Depending on one channel to source all your candidates is never a good idea. Each source has tradeoffs that recruiters must consider when building their overall recruiting strategy. Take time to evaluate each, the positions you’re hiring for, and your hiring budget. If you are relying solely on job boards and professional networking sites to find top talent, you’re missing out on passive candidates that are not actively applying for roles. If you are dependent on referrals to fill all your open positions, you may have difficulty scaling as quickly as planned because you won’t have enough qualified candidates. It’s important to use a multi-pronged approach to identify and hire top talent to meet your startup business growth goals.

Failing to “court” your candidate: Prospective employees want to know “what’s in it for me?” 89 percent of passive candidates evaluate your brand before applying and businesses with reputable brands receive 50 percent more qualified applicants. Does your company have a strong Employee Value Proposition (EVP) to effectively communicate your organization’s benefits, corporate culture, and reasons why workers should want to consider a job opportunity?

Related: What is Your Employee Value Proposition?

In today’s hyper-competitive job market, it’s critical to foster a strong relationship with prospective job seekers throughout the entire hiring process. Building trust and having good communication will reduce the likelihood of misunderstandings and candidate ghosting.

Slow decision-making process: There’s a limited supply of talent and the best candidates are in high demand and receive multiple job offers. If the interview process is two to four weeks or more, almost 40 percent of job seekers lose interest and pursue other roles. If you’re not prepared to make a quick decision, you may lose out on quality talent to your competitors.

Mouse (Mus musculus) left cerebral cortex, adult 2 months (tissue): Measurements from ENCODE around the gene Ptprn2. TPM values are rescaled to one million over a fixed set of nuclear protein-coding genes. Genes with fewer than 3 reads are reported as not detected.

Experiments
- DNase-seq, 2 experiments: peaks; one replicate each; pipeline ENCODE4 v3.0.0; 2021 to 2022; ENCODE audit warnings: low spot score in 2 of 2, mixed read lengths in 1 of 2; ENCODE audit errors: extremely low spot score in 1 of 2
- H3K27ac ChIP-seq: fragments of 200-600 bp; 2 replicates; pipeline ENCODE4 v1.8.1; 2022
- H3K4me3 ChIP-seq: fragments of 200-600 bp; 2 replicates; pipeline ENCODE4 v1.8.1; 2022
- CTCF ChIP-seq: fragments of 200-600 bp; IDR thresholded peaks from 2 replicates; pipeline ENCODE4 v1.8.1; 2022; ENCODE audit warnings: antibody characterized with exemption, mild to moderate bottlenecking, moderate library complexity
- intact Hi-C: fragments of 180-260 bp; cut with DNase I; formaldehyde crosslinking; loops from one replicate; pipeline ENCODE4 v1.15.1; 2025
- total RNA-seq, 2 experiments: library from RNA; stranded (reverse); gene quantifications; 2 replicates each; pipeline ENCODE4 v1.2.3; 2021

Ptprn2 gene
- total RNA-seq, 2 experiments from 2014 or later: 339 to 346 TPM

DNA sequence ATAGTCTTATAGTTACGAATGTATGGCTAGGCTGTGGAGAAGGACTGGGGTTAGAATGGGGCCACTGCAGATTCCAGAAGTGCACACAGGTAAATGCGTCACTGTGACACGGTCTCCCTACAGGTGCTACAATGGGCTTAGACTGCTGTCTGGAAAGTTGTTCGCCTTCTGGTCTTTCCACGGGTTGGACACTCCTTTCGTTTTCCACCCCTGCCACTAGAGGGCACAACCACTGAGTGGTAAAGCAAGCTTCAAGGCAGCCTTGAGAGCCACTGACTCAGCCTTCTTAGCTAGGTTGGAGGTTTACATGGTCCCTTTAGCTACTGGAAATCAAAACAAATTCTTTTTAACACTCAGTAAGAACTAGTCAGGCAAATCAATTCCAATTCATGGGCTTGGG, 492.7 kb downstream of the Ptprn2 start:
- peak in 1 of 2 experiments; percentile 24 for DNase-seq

Related: 6 Ways to Attract and Hire Best-Fit Startup Talent

Position your startup for success

When it comes to startup hiring, every decision is important and there’s little room for error. Because your team is small, each additional employee is critical to your company’s growth and success. A successful recruiting strategy requires a multi-pronged approach. Here’s what we suggest:  

  1. Post the position to job boards and/or LinkedIn to get it out in the market. This avenue requires the most time and is least likely to result in a hire. However, it’s an important step to fill your candidate funnel.
  2. Start connecting with your network for referrals. Referred candidates may end up being passive job seekers, but often a person in your network will know someone who is looking to make a move.
  3. Recruit using a targeted search based on skill set, experiences, and past employers.
  4. Have as many conversations as possible early in the search before narrowing it down to your top three candidates to move forward in the interview process.

Because they are under time constraints, many startup founders and leaders seek sourcing and recruiting assistance from outside talent acquisition firms focused on the talent needs of emerging businesses. Learn more about Viaduct’s services here.   

This blog was written by Viaduct’s Director of Recruiting and Business Operations Tom Hausler.